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Udoka Azubuike quietly working to prove his NBA worth with the Utah Jazz

Utah Jazz White team center Udoka Azubuike (20) blocks Utah Jazz Blue team guard Malik Newman.
Utah Jazz White team center Udoka Azubuike (20) blocks Utah Jazz Blue team guard Malik Newman (39) as the Utah Jazz Blue and White teams play in summer league action at Vivint Smart Home Arena in Salt Lake City on Friday, Aug. 6, 2021. The White team won 83-65.
Scott G Winterton, Deseret News

Udoka Azubuike is not an easy person to get to know.

The second year Utah Jazz player, a Nigerian native who played four years at Kansas before being drafted 27th overall by the Jazz in 2020, is quiet by nature and socially timid. He’s hard to read and sometimes it takes him a while to open up.

But his teammates and coaches agree that things are different when he’s on the court. He’s athletically gifted, yells out plays, calls out screens. He loves basketball and is always looking for ways to get better.

“He’s a quiet guy and he’s not super outgoing, but he’s a guy that wants to work hard,” said Jazz assistant Bryan Bailey, who coaches the Jazz’s Summer League team. “He’s always asking questions. ‘Coach, can I do this better? How did I do today? Did I improve on this?’ He’s in the gym trying to get better, working every day.”

There are a lot of things about Azubuike’s circumstances with the Jazz that have been completely out of his control. Many were disappointed with how high the Jazz drafted Azubuike, especially when there were so many 3-and-D wings who were available for the taking in the 2020 draft. That’s not his fault.

The Jazz then brought in Derrick Favors to back up Rudy Gobert last season, making Azubuike a bit of a redundancy on the roster. That’s also not his fault.

Finally, Azubuike suffered a severe ankle sprain in the SLC Stars’ first game in the G-League bubble last season and it halted his development and kept him sidelined throughout almost the entirety of his rookie season.

“It was tough, it was really tough for me going through that injury, that process,” Azubuike said.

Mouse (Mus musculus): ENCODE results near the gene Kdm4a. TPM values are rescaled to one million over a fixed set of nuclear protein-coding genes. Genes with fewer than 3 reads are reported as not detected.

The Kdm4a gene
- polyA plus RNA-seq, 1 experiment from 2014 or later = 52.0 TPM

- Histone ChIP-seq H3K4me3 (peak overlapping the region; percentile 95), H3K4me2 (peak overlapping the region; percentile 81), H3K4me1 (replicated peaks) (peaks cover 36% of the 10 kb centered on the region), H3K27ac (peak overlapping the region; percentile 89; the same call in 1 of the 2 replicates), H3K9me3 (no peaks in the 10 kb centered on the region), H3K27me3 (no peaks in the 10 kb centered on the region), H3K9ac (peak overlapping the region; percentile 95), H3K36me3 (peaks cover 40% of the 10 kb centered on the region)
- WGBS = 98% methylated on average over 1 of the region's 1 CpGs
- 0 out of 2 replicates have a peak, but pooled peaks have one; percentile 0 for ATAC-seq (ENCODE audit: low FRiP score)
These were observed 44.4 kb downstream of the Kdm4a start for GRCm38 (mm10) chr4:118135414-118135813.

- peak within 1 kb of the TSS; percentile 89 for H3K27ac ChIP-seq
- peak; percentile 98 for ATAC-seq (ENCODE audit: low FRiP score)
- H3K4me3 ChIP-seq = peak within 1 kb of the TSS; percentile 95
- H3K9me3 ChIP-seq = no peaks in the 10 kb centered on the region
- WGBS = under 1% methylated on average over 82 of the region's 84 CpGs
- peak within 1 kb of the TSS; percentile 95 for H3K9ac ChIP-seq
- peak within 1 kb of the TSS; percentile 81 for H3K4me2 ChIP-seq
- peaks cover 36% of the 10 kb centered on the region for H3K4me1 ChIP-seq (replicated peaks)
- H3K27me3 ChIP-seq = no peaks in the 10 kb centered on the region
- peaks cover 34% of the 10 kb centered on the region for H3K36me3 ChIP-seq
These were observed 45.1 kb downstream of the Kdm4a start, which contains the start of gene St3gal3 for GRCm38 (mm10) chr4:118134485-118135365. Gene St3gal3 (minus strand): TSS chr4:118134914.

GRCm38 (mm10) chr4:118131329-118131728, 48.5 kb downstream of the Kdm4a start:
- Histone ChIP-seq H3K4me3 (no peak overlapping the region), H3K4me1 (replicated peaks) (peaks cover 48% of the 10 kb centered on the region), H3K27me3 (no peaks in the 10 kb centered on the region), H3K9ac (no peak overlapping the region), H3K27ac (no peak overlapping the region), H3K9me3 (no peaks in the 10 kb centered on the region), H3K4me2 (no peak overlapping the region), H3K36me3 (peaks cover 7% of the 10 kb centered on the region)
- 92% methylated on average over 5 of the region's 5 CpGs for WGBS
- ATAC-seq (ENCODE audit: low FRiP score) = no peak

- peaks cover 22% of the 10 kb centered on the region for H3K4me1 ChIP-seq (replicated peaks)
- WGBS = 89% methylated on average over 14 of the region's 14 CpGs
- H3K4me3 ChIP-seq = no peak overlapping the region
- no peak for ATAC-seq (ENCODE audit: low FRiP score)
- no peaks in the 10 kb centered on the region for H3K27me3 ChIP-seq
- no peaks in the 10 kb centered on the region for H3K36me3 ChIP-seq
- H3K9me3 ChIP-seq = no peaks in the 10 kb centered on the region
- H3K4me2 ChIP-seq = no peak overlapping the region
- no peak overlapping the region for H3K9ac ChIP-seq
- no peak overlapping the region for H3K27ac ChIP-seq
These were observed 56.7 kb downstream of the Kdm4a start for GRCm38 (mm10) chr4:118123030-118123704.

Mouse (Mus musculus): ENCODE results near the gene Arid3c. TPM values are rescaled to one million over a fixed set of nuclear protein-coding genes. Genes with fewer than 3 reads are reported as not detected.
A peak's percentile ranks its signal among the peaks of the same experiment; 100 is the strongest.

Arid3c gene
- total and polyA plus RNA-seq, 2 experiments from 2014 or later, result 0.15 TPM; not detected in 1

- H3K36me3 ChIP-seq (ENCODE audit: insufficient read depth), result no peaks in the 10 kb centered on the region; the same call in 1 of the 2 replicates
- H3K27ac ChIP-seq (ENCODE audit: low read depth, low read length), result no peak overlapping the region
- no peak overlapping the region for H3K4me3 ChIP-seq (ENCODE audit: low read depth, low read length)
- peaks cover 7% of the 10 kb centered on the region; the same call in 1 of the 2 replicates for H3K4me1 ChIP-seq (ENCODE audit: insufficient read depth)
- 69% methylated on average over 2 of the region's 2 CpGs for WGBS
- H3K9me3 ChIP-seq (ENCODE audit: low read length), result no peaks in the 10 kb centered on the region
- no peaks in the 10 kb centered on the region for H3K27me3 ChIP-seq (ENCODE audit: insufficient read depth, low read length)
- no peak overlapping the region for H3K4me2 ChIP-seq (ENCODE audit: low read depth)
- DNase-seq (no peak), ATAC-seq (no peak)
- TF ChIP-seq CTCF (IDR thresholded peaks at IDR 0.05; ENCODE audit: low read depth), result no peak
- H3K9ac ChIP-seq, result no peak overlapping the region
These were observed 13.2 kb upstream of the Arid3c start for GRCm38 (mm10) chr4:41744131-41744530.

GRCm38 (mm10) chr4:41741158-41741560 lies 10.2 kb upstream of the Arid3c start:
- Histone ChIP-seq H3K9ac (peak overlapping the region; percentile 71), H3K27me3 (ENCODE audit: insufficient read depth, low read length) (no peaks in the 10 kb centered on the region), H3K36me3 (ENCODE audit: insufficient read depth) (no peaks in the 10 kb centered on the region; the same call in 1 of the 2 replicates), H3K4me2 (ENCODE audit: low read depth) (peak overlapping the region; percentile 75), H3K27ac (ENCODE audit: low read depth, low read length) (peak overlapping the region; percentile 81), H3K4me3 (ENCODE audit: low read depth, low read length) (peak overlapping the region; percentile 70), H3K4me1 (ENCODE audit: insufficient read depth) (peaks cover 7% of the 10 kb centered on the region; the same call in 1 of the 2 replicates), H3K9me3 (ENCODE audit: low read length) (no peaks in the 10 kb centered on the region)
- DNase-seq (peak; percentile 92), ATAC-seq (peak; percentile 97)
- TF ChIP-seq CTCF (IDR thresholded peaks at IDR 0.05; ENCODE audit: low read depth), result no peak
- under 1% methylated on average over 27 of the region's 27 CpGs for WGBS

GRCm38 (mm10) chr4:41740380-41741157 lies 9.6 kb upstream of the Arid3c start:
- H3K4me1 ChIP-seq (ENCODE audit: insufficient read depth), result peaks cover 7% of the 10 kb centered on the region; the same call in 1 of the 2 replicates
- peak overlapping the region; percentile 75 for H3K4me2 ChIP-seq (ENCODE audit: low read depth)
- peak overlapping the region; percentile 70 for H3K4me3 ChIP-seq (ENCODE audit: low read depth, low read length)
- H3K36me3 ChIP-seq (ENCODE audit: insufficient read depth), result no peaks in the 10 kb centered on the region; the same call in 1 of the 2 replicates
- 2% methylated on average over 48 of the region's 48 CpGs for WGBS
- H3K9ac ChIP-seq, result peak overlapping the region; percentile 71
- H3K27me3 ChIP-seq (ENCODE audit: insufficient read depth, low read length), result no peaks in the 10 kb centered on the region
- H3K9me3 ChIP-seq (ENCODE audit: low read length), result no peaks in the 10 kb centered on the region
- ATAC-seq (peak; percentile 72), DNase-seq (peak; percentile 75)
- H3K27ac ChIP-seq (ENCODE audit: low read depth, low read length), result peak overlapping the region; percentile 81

“Not being out on the court practicing or learning, doing what a regular rookie like me would do.”

Azubuike doesn’t have control over the perception of the front office moves that brought him to the Jazz or the injury that prevented him from playing. What he can control is his commitment to improvement.

His strengths are obvious. Azubuike is big and strong and is often the biggest and strongest player on the court. He can dunk the ball, has good footwork, has no trouble pushing through contact under the rim and he’s more athletic than you would expect a player of his size to be.

Azubuike runs the floor quickly and can get well above the rim seemingly without much effort. He’s also got better timing than you would expect for a player who hasn’t really had much action at the professional level. He blocks shots with ease at the rim and is quick on close-outs making it easier for him to block jumpers, and he does it without fouling most of the time.

The areas where he needs to improve are pretty simple to figure out as well. He needs to improve his free-throw shooting and he needs to get better on the glass.

“It’s just about getting that mentality where, ‘No one can stop me, I can just go crash the glass and no one’s going to keep me from getting the rebound,’” Bailey said of Azubuike. “I’d like to just see that mentality over and over and over. It’s in him. It’s just got to be in other aspects of the game, not just dunking the ball.”

Because Azubuike wants to block every shot possible, he often finds himself out of position when it comes time to rebound. Sometimes he gets the block and it works out, then he can run down the floor and be available for a transition dunk. But there are times when he doesn’t get the block and the other team benefits from an offensive rebound because the big guy isn’t underneath the basket.

As he settles into the NBA game, he’ll learn which blocks to go after and when it’s a better choice to trust the help defense and stay by the basket, but it’s going to be a process.

Likewise, if he wants to get meaningful minutes in meaningful games for the Jazz he’ll have to improve his free-throw shooting, which, as of right now, is inconsistent and inefficient. These are things that Azubuike is aware of and he’s working on them.

With a little bit of improvement and the opportunity to play, there’s no reason that Azubuike can’t develop into a reliable, traditional style, rim-running big. That’s what he wants.

With the addition of Hassan Whiteside to the Jazz’s roster, there is some competition for minutes as a reserve center, and while Whiteside will likely have those minutes spoken for, there is an opportunity for Azubuike to earn some time on the floor and even prove that he is worthy of the coming in to backup Rudy Gobert.

Azubuike won’t be the most outgoing or gregarious player on a team. He isn’t the most adventurous person, choosing to stay home and watch SportsCenter or soccer in his off time (what could be more relatable than that?) rather than do anything else. But he will work hard to prove himself, which is exactly what the Jazz want from him.